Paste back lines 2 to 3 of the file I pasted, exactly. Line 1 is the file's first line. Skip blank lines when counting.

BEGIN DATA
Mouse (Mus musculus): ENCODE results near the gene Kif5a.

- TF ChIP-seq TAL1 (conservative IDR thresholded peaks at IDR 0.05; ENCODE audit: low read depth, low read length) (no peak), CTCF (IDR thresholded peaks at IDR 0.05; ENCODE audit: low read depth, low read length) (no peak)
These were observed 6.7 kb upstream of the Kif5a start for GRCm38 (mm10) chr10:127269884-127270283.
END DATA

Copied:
- TF ChIP-seq TAL1 (conservative IDR thresholded peaks at IDR 0.05; ENCODE audit: low read depth, low read length) (no peak), CTCF (IDR thresholded peaks at IDR 0.05; ENCODE audit: low read depth, low read length) (no peak)
These were observed 6.7 kb upstream of the Kif5a start for GRCm38 (mm10) chr10:127269884-127270283.